As if the biological functions of membrane-bound TREM2 weren’t complicated enough, researchers also have to contend with the actions of its freewheeling counterpart, soluble TREM2. In the March 25 Nature Communications, researchers led by Guojun Bu at the Mayo Clinic in Jacksonville, Florida, and Xiao-Fen Chen of Xiamen University in China reported that injecting soluble TREM2 (sTREM2) into the brains of AD model mice activated microglia and rallied them to encircle and engulf plaques. The soluble fragment, which is shed from the microglial membrane, also corrected synaptic and memory deficits in the animals, the researchers claim. They have yet to nail down the enigmatic receptor for sTREM2, but zeroed in on microglia as the cells that express it.
- Upping sTREM2 boosted plaque clearance in 5xFAD mice.
- The fragment recruited microglia to plaques, and enhanced their phagocytosis.
- It restored synaptic function and rescued memory loss.
“Studies like this are crucial to understand the functions of both full-length receptor and its cleaved ectodomain, and are extremely instrumental in aiding design strategies to therapeutically target TREM2,” commented Gernot Kleinberger of ISAR Bioscience in Planegg, Germany.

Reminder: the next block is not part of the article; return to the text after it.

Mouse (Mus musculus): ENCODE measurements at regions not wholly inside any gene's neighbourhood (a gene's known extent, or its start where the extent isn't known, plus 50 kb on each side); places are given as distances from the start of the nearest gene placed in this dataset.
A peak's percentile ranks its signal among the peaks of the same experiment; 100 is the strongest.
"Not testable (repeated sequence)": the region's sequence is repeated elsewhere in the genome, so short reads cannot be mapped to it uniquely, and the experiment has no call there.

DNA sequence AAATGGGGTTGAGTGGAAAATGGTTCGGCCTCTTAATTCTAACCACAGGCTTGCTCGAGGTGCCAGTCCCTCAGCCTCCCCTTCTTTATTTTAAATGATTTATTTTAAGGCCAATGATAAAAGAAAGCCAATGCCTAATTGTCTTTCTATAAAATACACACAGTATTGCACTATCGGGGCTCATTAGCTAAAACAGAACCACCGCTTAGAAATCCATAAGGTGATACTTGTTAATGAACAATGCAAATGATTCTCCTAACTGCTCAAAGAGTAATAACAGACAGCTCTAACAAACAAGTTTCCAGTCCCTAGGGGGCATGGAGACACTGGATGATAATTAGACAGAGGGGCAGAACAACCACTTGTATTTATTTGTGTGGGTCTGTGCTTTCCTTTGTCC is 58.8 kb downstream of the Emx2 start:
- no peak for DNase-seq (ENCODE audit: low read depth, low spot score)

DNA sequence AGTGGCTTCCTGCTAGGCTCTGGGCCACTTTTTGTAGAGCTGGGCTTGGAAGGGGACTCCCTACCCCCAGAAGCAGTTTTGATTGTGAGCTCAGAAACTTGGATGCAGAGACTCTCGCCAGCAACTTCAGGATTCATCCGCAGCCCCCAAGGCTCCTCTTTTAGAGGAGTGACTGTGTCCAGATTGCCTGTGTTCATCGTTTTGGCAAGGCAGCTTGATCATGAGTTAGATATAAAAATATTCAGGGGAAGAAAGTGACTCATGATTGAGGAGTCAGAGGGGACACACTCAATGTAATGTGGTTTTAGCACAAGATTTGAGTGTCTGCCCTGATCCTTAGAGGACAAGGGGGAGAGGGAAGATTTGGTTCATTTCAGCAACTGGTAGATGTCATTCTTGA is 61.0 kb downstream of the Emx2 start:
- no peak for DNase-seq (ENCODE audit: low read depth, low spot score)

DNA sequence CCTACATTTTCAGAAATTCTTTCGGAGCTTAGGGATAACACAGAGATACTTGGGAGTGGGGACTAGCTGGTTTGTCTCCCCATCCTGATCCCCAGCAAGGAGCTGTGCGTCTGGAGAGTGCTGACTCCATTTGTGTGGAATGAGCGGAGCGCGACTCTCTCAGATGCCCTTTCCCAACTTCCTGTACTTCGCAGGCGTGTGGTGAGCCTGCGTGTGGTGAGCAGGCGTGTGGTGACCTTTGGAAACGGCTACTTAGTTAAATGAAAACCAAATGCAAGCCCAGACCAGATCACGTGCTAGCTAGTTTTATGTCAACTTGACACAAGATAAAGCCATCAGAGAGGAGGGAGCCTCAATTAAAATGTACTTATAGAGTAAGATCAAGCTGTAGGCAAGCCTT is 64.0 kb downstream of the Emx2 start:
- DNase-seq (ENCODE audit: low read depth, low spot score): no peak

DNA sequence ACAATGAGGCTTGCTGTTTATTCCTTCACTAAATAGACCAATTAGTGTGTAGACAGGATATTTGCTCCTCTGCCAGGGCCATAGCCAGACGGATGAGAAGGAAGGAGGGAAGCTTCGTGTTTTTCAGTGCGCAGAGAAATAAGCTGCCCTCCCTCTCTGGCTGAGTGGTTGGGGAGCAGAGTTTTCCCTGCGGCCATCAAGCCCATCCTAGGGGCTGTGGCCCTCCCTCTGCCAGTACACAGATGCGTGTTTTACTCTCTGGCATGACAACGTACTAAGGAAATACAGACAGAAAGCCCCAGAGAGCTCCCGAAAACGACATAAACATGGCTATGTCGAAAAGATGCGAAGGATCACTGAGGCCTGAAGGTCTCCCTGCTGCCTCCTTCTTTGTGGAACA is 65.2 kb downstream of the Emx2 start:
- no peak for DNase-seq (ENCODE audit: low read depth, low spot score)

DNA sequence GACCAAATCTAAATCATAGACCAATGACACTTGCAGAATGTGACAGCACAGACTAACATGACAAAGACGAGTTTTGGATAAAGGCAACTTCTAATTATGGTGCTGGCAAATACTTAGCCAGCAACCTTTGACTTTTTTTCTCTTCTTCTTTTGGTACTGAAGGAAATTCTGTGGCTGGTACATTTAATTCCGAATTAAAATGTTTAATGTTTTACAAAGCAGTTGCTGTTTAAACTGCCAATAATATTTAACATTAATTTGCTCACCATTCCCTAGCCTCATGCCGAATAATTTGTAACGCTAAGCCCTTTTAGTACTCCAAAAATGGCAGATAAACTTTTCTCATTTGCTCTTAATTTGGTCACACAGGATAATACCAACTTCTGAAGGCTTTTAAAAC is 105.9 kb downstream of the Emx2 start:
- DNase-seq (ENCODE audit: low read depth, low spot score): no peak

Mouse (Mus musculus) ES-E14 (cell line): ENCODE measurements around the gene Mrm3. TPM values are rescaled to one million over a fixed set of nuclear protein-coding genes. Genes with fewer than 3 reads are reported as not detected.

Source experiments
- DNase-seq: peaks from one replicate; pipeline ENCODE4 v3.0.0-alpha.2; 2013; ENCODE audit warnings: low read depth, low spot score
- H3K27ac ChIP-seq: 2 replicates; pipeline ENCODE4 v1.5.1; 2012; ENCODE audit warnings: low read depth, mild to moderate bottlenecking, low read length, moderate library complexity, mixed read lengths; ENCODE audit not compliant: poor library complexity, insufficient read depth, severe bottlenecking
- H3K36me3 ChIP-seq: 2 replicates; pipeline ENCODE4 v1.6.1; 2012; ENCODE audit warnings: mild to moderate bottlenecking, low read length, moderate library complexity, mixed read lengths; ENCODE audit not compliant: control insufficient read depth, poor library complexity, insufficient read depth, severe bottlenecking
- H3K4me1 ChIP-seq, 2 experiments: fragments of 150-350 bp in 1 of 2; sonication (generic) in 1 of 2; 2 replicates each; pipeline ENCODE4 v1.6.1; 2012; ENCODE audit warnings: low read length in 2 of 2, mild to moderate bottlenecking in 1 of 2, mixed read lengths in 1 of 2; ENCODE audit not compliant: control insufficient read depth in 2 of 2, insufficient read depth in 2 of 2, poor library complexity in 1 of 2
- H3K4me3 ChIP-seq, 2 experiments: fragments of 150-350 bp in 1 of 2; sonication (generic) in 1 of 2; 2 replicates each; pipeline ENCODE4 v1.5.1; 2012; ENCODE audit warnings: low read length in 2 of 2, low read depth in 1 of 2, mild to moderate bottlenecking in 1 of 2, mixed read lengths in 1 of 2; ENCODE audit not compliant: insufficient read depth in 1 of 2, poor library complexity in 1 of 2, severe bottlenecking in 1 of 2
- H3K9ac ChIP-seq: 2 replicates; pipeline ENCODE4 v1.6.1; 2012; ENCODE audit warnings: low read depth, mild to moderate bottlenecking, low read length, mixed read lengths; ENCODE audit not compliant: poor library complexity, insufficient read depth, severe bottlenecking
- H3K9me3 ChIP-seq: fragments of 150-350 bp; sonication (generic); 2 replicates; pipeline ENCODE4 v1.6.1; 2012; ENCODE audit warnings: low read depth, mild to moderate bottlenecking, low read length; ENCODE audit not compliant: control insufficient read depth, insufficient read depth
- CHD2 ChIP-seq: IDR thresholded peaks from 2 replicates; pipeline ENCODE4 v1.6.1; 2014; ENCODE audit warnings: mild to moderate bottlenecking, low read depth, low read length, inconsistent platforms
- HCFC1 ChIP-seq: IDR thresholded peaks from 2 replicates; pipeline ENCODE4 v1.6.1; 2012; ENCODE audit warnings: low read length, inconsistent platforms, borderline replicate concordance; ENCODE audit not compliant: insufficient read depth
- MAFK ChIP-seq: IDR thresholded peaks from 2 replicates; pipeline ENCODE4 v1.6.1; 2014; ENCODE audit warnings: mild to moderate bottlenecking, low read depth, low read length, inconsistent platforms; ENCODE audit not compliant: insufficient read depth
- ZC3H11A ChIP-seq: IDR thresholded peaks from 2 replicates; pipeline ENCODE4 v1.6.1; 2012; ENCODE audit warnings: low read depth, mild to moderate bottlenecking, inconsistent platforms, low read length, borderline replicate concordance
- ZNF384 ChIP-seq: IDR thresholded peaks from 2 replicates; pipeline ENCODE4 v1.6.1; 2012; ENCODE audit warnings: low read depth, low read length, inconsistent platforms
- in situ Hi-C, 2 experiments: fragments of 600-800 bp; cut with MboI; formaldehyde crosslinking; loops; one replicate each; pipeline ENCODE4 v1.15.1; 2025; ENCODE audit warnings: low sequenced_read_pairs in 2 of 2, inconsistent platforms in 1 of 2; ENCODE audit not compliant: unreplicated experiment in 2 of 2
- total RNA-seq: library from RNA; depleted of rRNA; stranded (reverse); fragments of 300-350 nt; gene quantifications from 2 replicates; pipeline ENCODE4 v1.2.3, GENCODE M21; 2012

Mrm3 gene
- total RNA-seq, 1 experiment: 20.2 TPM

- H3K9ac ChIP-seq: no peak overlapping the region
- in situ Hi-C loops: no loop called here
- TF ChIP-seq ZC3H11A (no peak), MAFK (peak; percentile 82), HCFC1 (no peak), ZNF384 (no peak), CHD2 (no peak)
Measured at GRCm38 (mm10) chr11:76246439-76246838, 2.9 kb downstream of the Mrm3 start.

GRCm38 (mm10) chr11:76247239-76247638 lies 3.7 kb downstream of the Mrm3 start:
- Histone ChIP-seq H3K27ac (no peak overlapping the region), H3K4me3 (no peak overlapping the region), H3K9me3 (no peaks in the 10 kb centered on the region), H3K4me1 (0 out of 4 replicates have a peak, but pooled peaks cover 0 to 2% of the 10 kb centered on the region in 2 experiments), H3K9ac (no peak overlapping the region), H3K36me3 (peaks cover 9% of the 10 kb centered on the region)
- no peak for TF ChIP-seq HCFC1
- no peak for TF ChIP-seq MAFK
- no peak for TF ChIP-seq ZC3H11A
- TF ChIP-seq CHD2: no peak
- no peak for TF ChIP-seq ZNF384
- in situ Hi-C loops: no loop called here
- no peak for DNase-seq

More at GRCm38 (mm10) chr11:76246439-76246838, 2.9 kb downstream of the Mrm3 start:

Since the discovery of TREM2 as a major AD risk factor (see Research Timeline, 2012), enormous strides have been made in unraveling its complex function in the brain. In a nutshell, stimulation of the receptor by ligands including phospholipids, Aβ, and ApoE, summon microglia to clean up debris, including plaques or degenerating cells (Feb 2015 news; Oct 2015 news). In some animal models of amyloidosis and tauopathy, signaling through Trem2 can switch from beneficial to detrimental as disease progresses (Jul 2018 news).
Making matters more complex, ADAM proteases cleave the receptor, shedding the extracellular sTREM2 domain into the interstitial environs. This soluble bit has been spotted mingling with neurons around Aβ plaques in mice (Jan 2018 news). In people, sTREM2 spikes in the cerebrospinal fluid in the early stages of AD (Jan 2016 news).